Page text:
One hole that stood out to JK and me as not really fitting with the rest was the par three 15th.  This hole required a forced carry over part of the North Sea to a tucked green.  While it was a great hole in its own right, it didn’t feel like it fit with the typical style of the area.


View from the 15th tee at Kingsbarns

JK also took issue with driveable par four 6th hole.  I’m not sure why, honestly.  I loved it.


View from the 6th tee at Kingsbarns.  (Hole is above the two bunkers on right side)

In my opinion, Kingsbarns could be one of the best ever.  It looked as epic as Pebble Beach on every tee shot, played like a true links, and had incredible shot value.  While some shots didn’t fit the true links style, the result is still a course I feel could be imminently playable any time of the year, and could certainly host an Open Championship any time.  The one piece of advice JK and I agreed on for this course that we wish we had followed was to take a caddy.  Oh, also, I hope you’ll agree, Kingsbarns was far and away the most photogenic course we played.


Odds and Ends (Rapid Fire Edition)

  • If you get a chance/invite – visit either the St. Andrews Golf Club or the New Club.  Great insight into the difference between the attitude toward golf in the U.S. and Scotland
  • Agnes Blackadder Hall is the best kept secret for lodging in St. Andrews.  Your own room, good shower, and breakfast for £40 a night.  We booked using Hotels.com.
  • If you’re going to wait in line at the Old course, get there at 4am or earlier.  Bring warm clothing and sleeping bag.
  • Amazing pro tip: there are LOCKERS at New Course Club House that you can use for free (£1 refundable deposit) that hold a full size golf bag.  Store your crap here between rounds, or while you’re waiting in line to play the Old Course.  Be careful about leaving things overnight though – not sure of the policy here.
  • If you’re a stickler for having “official” gear, be careful of shopping anywhere else besides the St. Andrew’s branded pro shops at the clubhouses.  There are lots of duplicates and unofficial suppliers, but that doesn’t mean they don’t make good stuff.
  • Belhaven’s Best Beer.  Locals call it Bell’s Best.  Drink it.
  • If we were going to do it again, we’d eliminate the Eden, and wait in line to play the Old again.  If you want other recommendations in the area, we heard great things about Crail and the Castle Course.
  • Finally, if you’re lucky, you might get a view like this one before you leave:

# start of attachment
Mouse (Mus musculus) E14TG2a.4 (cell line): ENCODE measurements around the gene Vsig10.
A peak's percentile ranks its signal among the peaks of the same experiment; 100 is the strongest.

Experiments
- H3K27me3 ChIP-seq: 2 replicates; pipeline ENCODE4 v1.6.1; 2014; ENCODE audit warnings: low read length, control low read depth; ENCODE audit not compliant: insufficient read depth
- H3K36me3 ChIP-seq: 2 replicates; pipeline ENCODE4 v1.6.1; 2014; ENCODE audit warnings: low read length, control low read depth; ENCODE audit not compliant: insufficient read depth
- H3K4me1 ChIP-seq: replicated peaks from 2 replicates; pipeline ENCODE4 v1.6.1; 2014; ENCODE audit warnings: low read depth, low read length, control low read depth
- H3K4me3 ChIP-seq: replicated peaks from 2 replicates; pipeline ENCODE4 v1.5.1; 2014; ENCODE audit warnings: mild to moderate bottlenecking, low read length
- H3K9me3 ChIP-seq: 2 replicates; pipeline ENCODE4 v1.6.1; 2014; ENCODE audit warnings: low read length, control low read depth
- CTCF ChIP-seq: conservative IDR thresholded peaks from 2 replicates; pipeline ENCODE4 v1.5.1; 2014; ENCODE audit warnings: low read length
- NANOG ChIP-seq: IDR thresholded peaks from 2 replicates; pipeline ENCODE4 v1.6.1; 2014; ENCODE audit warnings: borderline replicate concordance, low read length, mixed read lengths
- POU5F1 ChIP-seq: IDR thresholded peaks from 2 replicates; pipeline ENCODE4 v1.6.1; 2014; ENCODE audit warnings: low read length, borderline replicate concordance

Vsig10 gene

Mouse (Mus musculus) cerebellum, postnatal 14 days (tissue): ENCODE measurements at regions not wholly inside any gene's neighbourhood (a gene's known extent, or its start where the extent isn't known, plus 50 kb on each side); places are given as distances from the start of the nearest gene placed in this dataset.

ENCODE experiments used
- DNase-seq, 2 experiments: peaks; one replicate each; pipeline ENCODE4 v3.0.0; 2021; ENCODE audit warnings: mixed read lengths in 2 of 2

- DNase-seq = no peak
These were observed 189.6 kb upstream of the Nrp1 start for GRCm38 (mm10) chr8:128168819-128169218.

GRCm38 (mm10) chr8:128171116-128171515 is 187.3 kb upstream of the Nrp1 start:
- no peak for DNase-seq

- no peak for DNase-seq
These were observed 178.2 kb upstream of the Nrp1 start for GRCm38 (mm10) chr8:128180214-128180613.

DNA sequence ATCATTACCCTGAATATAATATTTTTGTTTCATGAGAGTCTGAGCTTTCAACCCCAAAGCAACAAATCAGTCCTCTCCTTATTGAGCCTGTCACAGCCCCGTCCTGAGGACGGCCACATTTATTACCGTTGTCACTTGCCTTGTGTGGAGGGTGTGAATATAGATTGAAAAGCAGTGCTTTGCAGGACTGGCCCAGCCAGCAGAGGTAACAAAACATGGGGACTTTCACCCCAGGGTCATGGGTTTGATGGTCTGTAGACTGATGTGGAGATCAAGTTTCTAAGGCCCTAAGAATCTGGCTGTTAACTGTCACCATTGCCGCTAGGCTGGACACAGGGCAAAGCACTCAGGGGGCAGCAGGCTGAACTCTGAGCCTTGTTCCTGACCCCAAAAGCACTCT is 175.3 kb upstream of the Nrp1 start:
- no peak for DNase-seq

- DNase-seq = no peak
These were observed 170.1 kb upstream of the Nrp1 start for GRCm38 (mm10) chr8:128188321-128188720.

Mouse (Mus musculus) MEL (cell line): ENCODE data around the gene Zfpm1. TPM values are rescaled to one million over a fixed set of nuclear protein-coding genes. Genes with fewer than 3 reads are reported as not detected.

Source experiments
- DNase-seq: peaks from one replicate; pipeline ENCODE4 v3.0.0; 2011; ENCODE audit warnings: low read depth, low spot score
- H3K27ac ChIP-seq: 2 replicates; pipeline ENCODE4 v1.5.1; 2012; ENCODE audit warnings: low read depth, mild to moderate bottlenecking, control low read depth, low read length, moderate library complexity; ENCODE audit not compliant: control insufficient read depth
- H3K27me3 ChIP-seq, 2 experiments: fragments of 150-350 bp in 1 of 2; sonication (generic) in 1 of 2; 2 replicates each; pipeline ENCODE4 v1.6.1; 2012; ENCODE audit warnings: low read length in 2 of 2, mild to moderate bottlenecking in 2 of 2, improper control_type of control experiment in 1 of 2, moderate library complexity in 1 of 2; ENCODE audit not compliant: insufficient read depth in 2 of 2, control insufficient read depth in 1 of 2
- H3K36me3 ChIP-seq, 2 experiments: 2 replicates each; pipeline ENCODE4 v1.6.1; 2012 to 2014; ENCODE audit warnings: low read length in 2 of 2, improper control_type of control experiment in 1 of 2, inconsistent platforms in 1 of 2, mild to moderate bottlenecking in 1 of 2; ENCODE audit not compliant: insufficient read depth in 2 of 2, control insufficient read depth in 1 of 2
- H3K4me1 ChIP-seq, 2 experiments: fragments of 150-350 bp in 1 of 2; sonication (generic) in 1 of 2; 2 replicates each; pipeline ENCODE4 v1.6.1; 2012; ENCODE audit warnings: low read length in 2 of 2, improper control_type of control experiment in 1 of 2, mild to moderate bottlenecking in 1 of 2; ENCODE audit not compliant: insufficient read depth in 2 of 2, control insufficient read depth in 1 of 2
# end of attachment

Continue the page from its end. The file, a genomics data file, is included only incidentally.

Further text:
Thank you for reading!

Follow @thepowerfade on Instagram to get our latest pics up to the minute!  Who knows, we might even figure out how to do to the whole “Live Video” thing and post that stuff too.

POTW: Flushing It

April 27, 2017

I’m not exactly sure how to write this kind of post, but it’s a good problem to have. This week’s (year’s?) POTW goes to me. Why would someone give himself an honor? Because I’m the king, and on Monday of this week, I earned my own throne.

On Monday I played in a 4-man scramble benefiting a local elementary school. Like most scrambles, the tournament featured close-to-the-pin contests and a long-drive competition.

However, the long-drive competition was unlike any I’d ever entered before. Not to brag, but I’ve won more than my fair share of long drive prizes, including one combo long + straight drive. But I had never won–or even entered–a challenge like the one presented on Monday. A donation to the school from a contractor prompted a special type of long drive competition, likely chosen by the donor. The challenge? See how far you can hit a ball–and here’s the important part–while sitting on a throne, and you win….

a throne.

A porcelain throne.

In other words… a toilet.

Yes, you read that right.

With installation.

In a scramble golf event, my long drive won me a toilet. On the par 4 tenth hole at Shadowridge Golf Club in Vista, California, I hit–from a partial squat position with my posterior resting on a plastic toilet seat–a *flushed* (see what I did there) driver of almost 250 yards up the middle of the fairway. As I took the long drive card from its prior position and moved it to my ball, I only wished that someone had gotten it on video, because if you weren’t there, you wouldn’t have believed it.